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Authors: James Browne
The Equalities Act 2010 places an obligation on the government to give 'due consideration' to the effects of its policies on gender inequalities. The IFS was asked by the Fawcett society to consider ways in which our tax and benefit microsimulation model, TAXBEN (which we use for our distributional analysis of tax and benefit changes after each Budget) could be used as part of an assessment of the separate impact of Budget measures on men and women. We have today published some simple analysis that does this.
It is straightforward to compare the effects of tax and benefit changes on single men and single women living in households without other adults. The budget measures hit single women somewhat harder than single men, largely because lone parents were net losers from the changes, and most lone parents are women.
It is harder to distinguish the effects of changes on men and women living as couples or in bigger households in part because we don't know how much sharing of resource there is in households, and in part because it is slightly harder to allocate benefit eligibility between individuals in households.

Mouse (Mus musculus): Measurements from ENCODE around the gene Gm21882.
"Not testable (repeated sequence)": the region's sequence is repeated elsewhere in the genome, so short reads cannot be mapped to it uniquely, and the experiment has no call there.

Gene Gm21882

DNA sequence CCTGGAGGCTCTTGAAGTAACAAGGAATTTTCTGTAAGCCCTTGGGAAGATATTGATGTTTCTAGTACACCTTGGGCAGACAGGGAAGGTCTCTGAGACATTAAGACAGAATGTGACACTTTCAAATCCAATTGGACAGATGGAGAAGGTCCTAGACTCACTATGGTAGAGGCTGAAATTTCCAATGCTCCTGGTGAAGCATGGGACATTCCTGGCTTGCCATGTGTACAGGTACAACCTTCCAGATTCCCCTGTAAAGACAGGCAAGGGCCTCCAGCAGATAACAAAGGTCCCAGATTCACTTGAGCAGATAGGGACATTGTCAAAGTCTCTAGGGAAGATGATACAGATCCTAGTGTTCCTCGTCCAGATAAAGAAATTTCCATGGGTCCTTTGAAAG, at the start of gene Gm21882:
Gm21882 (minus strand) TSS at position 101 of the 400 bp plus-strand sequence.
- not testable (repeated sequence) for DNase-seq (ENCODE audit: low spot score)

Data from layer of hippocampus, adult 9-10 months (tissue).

TAXBEN calculates households' tax liabilities and benefit entitlements for each household under different tax and benefit systems, enabling us to calculate how much each household would gain or lose from a particular set of tax and benefit changes. This means that the comparison between men and women is straightforward for single people not living with any other adults. In Figure 1 we compare the average loss from the austerity measures that are being introduced between 2010-11 and 2014-15 as part of the government's deficit reduction package for single adult households according to the sex of the adult.
Figure 1: Impact of tax and benefit reforms on household incomes for single adult households by sex of adult, with average loss for couple and multi-family households for comparison